Perhaps most worryingly, Erdoğan seems to have brought the military, the guarantor of Turkish secularism, further under his control. An article from this February quoted top Turkey expert Andrew Finkel as claiming that an astounding 15 percent of all top Turkish army officials were on trial with scores choosing resignation over prosecution. The offenses include a host of conspiracy cases against the state and several top generals have been handed over twenty year sentences for allegedly plotting a coup.
Whether the accusations are true or not, the consequences remain. The door has been opened for the JDP and Erdoğan to potentially have a free hand in pushing increasingly ambitious Islamic reforms. But the events of Taksim Square have acted as a catalyst for significant portions of the population to push back against attempts to weaken Turkish institutions and secularism as well as Erdoğan’s increasingly dictatorial conduct.
Erdoğan and the JDP have shown themselves to be effective in suppressing voices of dissent, ranking among the worst nations in the world. Turkey received a deplorable ranking of 154th out of 179 countries in the Press Freedom Index’s 2013 report. To put this ranking in perspective, Afghanistan ranks higher at 128 and Pakistan ranks only slightly lower at 159.
This strong-handed and uncompromising approach has been on full display throughout the recent protests. During the start of the protests Erdoğan dismissed giant crowds as a “handful of looters and vandals” and even filed a lawsuit against a newspaper editor for alleging an “assault on rights.”
While the outcome of the protests is still unclear, the protesters seem to possess staying power. The protesters met with Erdoğan despite his issuance of a “final warning” and subsequently received a rare concession: an offer to suspend redevelopment of Gezi Park pending a court case.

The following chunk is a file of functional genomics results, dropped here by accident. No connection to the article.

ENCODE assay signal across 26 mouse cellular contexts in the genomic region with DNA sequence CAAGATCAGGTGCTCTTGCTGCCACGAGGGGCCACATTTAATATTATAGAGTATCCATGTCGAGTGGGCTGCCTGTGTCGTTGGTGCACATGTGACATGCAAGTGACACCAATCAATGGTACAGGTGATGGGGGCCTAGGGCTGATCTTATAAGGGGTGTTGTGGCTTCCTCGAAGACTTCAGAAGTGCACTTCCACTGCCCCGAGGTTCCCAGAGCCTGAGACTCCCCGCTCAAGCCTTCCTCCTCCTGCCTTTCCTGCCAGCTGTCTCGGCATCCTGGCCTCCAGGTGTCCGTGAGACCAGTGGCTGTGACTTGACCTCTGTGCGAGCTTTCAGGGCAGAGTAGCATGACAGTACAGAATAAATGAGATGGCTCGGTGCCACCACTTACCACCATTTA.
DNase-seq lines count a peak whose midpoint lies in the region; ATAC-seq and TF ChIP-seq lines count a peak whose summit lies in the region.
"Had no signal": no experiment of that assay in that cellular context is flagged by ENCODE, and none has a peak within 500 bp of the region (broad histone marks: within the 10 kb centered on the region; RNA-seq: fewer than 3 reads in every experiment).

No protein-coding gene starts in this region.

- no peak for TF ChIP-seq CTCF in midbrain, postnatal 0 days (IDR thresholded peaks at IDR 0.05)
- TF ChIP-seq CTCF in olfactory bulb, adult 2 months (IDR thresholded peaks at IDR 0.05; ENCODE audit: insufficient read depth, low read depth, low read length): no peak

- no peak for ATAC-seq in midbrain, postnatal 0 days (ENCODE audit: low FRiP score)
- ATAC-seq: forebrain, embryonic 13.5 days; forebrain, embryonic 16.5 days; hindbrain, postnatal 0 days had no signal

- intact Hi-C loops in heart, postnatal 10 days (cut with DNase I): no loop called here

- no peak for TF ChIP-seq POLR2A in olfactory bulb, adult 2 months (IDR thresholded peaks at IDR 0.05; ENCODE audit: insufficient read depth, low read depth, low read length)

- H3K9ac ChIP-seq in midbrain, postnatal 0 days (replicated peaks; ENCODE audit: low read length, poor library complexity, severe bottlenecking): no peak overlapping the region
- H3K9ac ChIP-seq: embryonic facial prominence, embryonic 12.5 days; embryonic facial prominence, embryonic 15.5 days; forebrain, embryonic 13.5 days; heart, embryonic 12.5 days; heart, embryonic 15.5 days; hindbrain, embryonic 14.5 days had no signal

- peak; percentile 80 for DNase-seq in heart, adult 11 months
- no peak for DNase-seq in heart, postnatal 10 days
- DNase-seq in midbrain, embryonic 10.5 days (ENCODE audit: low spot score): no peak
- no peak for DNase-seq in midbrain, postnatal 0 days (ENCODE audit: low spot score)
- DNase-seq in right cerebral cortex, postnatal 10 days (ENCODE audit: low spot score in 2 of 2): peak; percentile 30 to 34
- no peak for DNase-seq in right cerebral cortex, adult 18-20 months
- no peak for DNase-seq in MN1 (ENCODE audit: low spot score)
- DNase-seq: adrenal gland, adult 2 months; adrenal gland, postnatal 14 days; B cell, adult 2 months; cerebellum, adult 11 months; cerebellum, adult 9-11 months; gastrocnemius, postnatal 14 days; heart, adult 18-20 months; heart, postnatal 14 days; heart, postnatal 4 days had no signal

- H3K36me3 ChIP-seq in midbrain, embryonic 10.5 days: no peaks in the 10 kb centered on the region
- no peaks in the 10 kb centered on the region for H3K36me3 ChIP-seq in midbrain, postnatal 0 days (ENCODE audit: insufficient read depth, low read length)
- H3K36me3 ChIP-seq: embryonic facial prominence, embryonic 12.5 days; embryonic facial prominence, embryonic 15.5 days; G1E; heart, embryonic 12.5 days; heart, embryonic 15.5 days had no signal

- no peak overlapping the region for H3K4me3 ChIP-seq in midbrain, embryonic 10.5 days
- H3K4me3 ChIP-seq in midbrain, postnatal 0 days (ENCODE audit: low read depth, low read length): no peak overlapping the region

This concession is being received with cautious optimism by the protesters, though the rhetoric of the protests, as well as the duration and turnout, suggests that Erdoğan’s compromise addresses the symptom, not the cause.
The struggle for real change in Turkey is a different fight to the Arab Spring as the government retains a significant amount of support. While the street clashes have put Erdoğan in an uncomfortable situation, some polls suggest that many of the protesters are young, secular and do not belong to a political party.
The coming days, weeks, and possibly months will almost certainly witness further protests, bloodshed and even deaths. But while riots, demonstrations, and sheer numbers may garner attention at home and abroad, the greater test will be the ability of the opposition movement to transform into an organized political movement.
To stand any chance of success, this movement will need to be a force that can offer a viable alternative to the troubled yet troublingly charismatic personality that is Tayyip Erdoğan.
Magnus Frank is a Danish student living in Israel, and Joel Strauss is a recent M.A. graduate of the Hebrew University of Jerusalem from the U.S.